This Is Why We Love Collecting Steiff Animals
For well over a century, some particularly lucky children have had Steiff stuffed animals as their faithful chums. But Steiff is a name that also conjures respect in adult collectors around the world. Because the company's animals are handmade, they radiate much more than their share of sheer personality. It all began with founder Margarete Steiff. Born in 1847 in Germany, she was confined to a wheelchair from the age of two after contracting polio. With earnings from teaching children to play the zither, she bought a sewing machine. To the great relief of her relatives, who were afraid she would never be able to support herself, Margarete became an accomplished seamstress.
In 1879, she noticed a pattern for a toy elephant in a magazine and began sewing elephants for children and as pincushions for friends. Her hobby soon blossomed into a business. Her nephew, Richard Steiff, made sketches of animals at the Stuttgart Zoo; his brother, Paul, transformed these sketches into patterns. At a 1903 toy fair, the company took an order for three thousand of its latest stuffed bears from an American buyer. Richard kept refining his design for the original teddy bear, and by 1907, Steiff had sold more than a million of them. In its glory years, from the 1880s through the 1960s, Steiff combined meticulous craftsmanship, naturalistic designs, and premium materials such as mohair, wool, velvet, felt, and excelsior to produce sublime plush animals that stirred the heart and mind. Jeannette Hardy, a New Orleans writer, remembers her childhood Steiff monkey and her mother's lion, both chosen from the opulent displays at F.A.O. Schwarz during holiday visits to Manhattan in the 1950s. "They have the feel of the jungle to them," she says. "The fur is like a brush. You could easily imagine that they were real."
Over the years, the company produced more than ten thousand different animals and dolls, celebrating nature in all its staggering variety. Bears, monkeys, cats, and rabbits: You expect these from any stuffed-animal factory worth its salt. But Steiff has also created rodents, including rats, marmots, beavers, and chinchillas, many of them jointed so that their limbs and ears move convincingly. There's a hippopotamus with two wooden teeth and a duckbill platypus that looks as if it waddled out of a zoo. Snakes, lobsters, bats, and snails have all worn the famous Steiff trademark, a button stamped with the company's logo sewn into the animal's left ear. And while it is easy to love a Steiff teddy bear dressed up like a jaunty sailor, you have to admire as well a stuffed green plant louse in black rubber shorts.
What to Look For
Like any collectors, Steiff aficionados tend to have predilections. Some wealthy collectors buy only very early Steiff animals, though for most people, this stuff is quite out of reach. Auction houses began featuring old Steiff in the 1980s and prices have soared. In 1989, Sotheby's in London sold a 1920 Steiff bear for $86,000; slightly less astounding sales have occurred since then, with regularity. Certain collectors like woolen miniatures, also known as pom-poms-fluffy, palm-size animals from the thirties. Others prefer dogs or African creatures.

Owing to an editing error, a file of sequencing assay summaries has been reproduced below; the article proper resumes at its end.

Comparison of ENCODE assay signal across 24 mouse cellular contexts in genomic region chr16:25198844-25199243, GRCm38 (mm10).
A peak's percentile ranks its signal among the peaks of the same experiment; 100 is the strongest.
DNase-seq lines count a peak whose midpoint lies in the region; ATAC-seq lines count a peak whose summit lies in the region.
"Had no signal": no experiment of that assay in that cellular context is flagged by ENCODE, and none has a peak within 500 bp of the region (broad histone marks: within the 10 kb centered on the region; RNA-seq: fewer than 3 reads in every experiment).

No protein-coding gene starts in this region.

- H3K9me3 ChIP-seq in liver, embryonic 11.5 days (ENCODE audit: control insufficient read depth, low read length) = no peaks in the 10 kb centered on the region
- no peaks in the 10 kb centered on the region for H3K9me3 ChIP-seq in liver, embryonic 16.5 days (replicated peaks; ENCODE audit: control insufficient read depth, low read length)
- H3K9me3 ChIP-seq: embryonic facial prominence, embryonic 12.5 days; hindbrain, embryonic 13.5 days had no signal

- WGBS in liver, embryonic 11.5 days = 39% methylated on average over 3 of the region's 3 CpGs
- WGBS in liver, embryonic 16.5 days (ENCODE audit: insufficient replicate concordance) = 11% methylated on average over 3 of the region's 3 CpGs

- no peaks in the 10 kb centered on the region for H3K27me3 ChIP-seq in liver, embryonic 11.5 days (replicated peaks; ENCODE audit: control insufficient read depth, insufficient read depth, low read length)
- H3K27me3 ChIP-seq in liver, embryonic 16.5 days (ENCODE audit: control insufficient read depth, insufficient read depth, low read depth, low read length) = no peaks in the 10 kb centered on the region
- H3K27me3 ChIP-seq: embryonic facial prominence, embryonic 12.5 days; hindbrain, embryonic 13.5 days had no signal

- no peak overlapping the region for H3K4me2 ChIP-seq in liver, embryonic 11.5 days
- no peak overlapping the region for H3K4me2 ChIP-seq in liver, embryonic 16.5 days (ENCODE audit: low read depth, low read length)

The great majority of collectors look for vintage Steiff animals made after World War II but before 1971, when the company abruptly changed directions and began using man-made textiles and polyester stuffing. Steiff produced a huge number of toys in the 1950s and 1960s, and these are still affordable and fairly easy to find. People should be able to buy them for under $100, says Michelle Daunton, a dealer based in Somerville, New Jersey. "Steiff made a lot of cats, tigers, and lions. Those are readily available." Rarity and age can be determined by reviewing old Steiff catalogs (many of the pages are reproduced in books).
To protect and care for old Steiff animals, keep them in a moderately cool and dry spot, with a cedar block to repel moths. Some dealers advise against washing them; others say to dab them gently with a moist cloth and mild soap. But don't forget to enjoy them, cuddle them, line them up in a ridiculous parade, and sleep with them. They are stuffed animals, after all.
Steiff also manufactured sweet, diminutive animals-roughly the size of four sugar cubes-from 1931 to 1984. You don't need binoculars to behold this fuzzy flock. Steiff offered these miniature birds as part of a more affordable pom-pom line that debuted after World War II. Though they cost only a dollar apiece at the time, the two-inch-tall creatures were top of the trinket league, each crafted by hand from fine wool. The earliest iterations have metal legs, feet, and talons; later ones post-1956 perch on plastic. Their swiveling heads, felt features, and lifelike markings-spotted here are takes on finches and a blue tit-were inventive then and make them just as arresting now. Steiff's fervent fan base has kept them in circulation since they were discontinued in the 1970s; a quick online search will point you to sellers. Arrange a few on a vase of branches, and you've feathered your nest for spring.
Where to Find Them
Collector Fritz Karch often finds the pom-pom animals at antiques malls but says they are "hard to spot because they're tiny and always tucked away in display cases." Online auction sites featuring doll and Steiff dealers are also good sources. For the mother lode, try searching eBay for Germany (ebay.de) and Austria (ebay.at).
How Much They Cost
Generally the animals are $25 to $75 apiece, depending on how rare they are (try not to gloat too much if you snap up a beetle or ladybug).